2) There are stories in here that are unsettling, but none that I would classify as actually *scary* -- the sort of horror, if it can be called horror, that becomes more frightening the more imaginative you are, the way a particularly startling pattern of shadows might terrify a child but have no effect whatsoever on a more rationally-minded adult. Long time readers of Gaiman won't consider this a flaw, but rather a virtue - subtlety is far rarer in fiction these days, and far more difficult to achieve, than simple raw horror - but I mention it as a caveat to the virgin.
3) I personally felt that some of the outside references in the stories fell a bit flat, and a few of the stories fell a bit short of Gaiman's best work. The reworking of Beowulf here ("The Monarch of the Glen") was not as effective as his earlier "Bay Wolf", and felt a bit like a pastiche of Gaiman's other characters, plus Grendel. On the other hand, "The Problem of Susan" may be the most effective and disturbing reworking of a children's story since Gaiman's own "Snow, Glass, Apples" in _Smoke and Mirrors_, and "A Study in Emerald" is simultaneously one of the best Lovecraft pastiches and one of the best Sherlock Holmes pastiche I've ever seen.
The following stories are contained in this collection:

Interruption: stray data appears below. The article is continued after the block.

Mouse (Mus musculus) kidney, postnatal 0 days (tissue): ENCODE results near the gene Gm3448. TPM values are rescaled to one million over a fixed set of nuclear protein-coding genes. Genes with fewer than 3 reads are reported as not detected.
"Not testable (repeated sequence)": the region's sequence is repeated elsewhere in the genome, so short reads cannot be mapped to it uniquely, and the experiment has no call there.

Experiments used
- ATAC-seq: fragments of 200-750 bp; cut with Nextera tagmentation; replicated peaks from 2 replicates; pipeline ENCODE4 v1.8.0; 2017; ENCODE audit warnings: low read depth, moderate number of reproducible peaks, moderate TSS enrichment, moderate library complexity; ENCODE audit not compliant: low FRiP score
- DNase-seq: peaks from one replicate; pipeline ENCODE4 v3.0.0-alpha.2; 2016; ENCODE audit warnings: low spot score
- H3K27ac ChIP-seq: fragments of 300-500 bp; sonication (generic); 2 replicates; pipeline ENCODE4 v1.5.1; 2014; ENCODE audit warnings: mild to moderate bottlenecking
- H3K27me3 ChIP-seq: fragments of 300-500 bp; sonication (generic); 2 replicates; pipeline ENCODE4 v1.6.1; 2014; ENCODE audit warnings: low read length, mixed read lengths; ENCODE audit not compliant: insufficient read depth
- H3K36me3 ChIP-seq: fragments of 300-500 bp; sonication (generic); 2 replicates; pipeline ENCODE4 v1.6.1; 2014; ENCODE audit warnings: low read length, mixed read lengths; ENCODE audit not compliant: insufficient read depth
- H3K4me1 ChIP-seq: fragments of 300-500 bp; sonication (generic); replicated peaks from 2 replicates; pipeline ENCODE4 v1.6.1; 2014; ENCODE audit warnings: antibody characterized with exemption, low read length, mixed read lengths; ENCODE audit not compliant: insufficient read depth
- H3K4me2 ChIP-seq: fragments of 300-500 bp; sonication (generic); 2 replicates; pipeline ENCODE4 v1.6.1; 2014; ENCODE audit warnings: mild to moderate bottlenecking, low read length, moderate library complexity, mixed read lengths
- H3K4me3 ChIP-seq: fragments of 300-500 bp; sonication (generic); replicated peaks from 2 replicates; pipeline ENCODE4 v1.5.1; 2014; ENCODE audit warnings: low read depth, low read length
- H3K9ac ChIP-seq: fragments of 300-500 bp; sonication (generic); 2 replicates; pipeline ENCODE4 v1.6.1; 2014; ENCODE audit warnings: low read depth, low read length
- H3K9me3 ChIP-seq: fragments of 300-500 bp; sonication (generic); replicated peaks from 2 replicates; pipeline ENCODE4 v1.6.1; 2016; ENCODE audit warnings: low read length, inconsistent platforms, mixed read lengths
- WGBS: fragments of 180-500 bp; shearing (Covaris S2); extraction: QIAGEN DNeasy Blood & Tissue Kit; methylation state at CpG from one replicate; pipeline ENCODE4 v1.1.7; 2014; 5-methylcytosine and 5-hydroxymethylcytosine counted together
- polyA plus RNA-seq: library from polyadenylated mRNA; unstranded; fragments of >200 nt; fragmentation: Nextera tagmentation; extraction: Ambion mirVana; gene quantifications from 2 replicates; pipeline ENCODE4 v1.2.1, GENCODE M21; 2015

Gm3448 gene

1) An introduction where Gaiman details some background on each of the stories, and includes a short-short story on its own as well (titled "The Mapmaker")
2) A Study in Emerald
3) The Fairy Reel (poem)
4) October in the Chair
5) The Hidden Chamber
6) Forbidden Brides of the Faceless Slaves in the Secret House of the Night of Dread Desire
7) The Flints of Memory Lane
8) Closing Time
9) Going Wodwo (poem)
10) Bitter Grounds
11) Other People
12) Keepsakes and Treasures
13) Good Boys Deserve Favors
14) The Facts in the Case of the Departure of Miss Finch
15) Strange Little Girls
16) Harlequin Valentine
18) The Problem of Susan
20) How Do You Think It Feels?
21) My Life
22) Fifteen Painted Cards from a Vampire Tarot
23) Feeders and Eaters
24) Diseasemaker's Croup
25) In the End
27) Pages from a Journal Found in a Shoebox Left in a Greyhound Bus Somewhere Between Tulsa, Oklahoma and Louisville, Kentucky
28) How to Talk to Girls at Parties
29) The Day the Saucers Came
31) Inventing Aladdin
32) The Monarch of the Glen
35 of 38 people found the following review helpful
Fragile (and Uneven) ThingsFeb. 6 2007
- Published on Amazon.com
This excellent story collection is a bit like a pop CD that is frontloaded with its best material. Thus, if this book had ended on page 112, I would have been quite happy. This book's interstitial poems aside (which Gaiman essentially apologizes for in the author's notes), the stories up to that point range from good to brilliant. It's a fantastic run of storytelling, and I was sad to see it end.
But end it does. From there in, the tales range from: -- the unbelievable ("Keepsakes and Treasures") and yes, I use the word advisedly... -- to the uninspired ("Good Boys Deserve Favors")... -- to the unfortunate, namely, CD liner notes for Neil's "personal friend," Tori Amos ("Strange Little Girls")... -- and sometimes, back to the excellent ("The Monarch of the Glen," among others).